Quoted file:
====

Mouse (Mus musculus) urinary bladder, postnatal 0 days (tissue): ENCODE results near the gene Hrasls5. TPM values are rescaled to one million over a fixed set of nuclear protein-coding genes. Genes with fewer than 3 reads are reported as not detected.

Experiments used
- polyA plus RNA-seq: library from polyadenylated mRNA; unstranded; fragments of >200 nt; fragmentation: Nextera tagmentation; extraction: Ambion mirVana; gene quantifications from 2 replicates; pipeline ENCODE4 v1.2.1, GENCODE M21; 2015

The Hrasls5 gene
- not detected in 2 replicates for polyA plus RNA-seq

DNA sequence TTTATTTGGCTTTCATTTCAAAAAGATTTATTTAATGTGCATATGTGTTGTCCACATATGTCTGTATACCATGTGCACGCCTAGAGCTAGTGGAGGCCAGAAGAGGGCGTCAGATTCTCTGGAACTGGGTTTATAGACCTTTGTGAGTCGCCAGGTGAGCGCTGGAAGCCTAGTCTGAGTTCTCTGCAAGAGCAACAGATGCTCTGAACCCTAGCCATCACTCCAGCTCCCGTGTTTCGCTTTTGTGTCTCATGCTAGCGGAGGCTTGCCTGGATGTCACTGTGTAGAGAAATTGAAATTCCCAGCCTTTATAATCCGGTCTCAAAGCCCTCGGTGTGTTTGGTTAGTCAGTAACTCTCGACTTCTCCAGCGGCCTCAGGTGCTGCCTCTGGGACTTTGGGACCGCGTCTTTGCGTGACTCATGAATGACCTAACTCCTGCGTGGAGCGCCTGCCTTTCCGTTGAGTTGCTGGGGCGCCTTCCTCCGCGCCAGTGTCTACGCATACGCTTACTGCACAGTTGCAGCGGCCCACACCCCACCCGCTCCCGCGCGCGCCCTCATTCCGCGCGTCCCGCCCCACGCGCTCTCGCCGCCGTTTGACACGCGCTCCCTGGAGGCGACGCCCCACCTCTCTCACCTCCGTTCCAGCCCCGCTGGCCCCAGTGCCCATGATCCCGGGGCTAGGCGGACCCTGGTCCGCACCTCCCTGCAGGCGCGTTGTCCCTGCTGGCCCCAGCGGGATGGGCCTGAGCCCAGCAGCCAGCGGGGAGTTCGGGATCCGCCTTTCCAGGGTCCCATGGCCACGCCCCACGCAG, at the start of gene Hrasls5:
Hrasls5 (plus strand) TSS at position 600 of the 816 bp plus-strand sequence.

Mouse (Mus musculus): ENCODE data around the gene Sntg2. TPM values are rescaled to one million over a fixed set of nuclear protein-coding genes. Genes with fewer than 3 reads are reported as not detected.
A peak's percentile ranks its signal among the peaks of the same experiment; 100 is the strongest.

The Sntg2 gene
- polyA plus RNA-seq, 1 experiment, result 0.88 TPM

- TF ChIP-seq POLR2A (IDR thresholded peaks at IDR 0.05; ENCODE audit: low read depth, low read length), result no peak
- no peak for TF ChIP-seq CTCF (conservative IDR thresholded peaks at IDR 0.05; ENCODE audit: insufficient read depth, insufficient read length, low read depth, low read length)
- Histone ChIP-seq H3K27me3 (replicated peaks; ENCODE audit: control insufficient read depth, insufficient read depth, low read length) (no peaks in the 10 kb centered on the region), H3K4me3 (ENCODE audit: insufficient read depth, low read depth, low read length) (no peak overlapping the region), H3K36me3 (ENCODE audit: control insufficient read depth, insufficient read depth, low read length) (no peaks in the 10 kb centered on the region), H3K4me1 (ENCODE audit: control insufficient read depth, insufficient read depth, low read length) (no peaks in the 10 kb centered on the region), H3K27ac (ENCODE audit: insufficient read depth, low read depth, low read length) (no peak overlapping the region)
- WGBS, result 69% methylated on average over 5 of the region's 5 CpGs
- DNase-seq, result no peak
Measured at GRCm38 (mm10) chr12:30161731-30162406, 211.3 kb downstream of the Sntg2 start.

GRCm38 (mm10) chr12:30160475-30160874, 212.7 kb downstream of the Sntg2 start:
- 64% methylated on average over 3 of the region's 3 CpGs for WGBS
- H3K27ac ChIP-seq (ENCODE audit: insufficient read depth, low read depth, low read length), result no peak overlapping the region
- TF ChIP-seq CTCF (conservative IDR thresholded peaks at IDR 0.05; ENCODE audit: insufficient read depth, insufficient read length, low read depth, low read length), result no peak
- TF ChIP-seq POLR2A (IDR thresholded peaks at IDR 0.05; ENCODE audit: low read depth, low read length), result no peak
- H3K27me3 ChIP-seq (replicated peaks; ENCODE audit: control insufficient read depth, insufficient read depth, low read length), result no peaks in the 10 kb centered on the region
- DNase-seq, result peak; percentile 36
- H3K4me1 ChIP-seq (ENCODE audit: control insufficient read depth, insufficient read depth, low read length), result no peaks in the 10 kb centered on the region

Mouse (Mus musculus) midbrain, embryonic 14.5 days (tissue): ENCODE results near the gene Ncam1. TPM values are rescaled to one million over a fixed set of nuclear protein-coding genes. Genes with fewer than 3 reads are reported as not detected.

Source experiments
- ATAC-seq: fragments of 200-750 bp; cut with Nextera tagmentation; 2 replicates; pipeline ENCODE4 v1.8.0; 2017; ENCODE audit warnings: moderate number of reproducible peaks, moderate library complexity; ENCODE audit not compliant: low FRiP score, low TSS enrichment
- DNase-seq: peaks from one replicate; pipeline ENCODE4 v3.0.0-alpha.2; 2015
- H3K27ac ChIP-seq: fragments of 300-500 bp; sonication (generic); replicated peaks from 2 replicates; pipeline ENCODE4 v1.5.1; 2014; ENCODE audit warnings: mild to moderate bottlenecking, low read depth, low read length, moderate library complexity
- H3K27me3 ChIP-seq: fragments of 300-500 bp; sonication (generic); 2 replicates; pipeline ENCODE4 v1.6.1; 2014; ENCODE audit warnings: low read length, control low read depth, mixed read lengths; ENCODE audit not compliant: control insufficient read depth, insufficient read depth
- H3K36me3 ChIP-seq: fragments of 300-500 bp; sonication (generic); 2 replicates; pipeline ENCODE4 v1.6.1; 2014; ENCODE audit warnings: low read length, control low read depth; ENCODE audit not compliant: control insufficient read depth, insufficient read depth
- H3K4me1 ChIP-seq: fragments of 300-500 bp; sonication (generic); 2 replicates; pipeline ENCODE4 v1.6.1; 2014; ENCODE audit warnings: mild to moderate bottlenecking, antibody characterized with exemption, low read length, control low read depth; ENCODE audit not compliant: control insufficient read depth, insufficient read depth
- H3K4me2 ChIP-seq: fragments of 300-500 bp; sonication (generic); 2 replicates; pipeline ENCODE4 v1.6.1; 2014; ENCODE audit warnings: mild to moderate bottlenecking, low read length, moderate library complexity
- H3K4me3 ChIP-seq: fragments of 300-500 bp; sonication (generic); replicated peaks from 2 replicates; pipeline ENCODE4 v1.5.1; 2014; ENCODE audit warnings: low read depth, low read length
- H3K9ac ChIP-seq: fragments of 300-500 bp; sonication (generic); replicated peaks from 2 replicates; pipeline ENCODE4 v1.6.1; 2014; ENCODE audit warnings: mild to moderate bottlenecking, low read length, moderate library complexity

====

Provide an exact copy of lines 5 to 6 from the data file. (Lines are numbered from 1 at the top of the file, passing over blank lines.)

- not detected in 2 replicates for polyA plus RNA-seq

DNA sequence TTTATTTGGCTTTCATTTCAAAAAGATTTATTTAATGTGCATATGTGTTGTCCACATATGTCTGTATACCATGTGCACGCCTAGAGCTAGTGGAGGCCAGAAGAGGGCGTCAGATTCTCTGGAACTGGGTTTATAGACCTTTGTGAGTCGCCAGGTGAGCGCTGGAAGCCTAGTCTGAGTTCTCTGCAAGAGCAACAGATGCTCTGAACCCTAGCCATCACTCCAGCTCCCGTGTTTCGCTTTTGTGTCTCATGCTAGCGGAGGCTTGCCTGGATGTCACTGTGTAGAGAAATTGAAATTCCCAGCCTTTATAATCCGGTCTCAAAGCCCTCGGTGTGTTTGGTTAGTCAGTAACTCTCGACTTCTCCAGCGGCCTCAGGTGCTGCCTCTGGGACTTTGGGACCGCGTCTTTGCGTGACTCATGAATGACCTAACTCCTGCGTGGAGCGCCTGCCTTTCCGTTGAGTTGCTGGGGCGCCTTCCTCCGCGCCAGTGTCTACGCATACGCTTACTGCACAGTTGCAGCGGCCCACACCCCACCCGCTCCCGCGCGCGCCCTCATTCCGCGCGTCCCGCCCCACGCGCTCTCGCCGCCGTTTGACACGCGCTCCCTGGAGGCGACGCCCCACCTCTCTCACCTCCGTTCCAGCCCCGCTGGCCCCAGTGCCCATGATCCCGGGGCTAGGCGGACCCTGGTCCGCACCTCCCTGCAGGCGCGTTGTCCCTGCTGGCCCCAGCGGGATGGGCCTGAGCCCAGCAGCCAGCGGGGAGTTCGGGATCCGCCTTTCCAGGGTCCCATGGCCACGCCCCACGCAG, at the start of gene Hrasls5: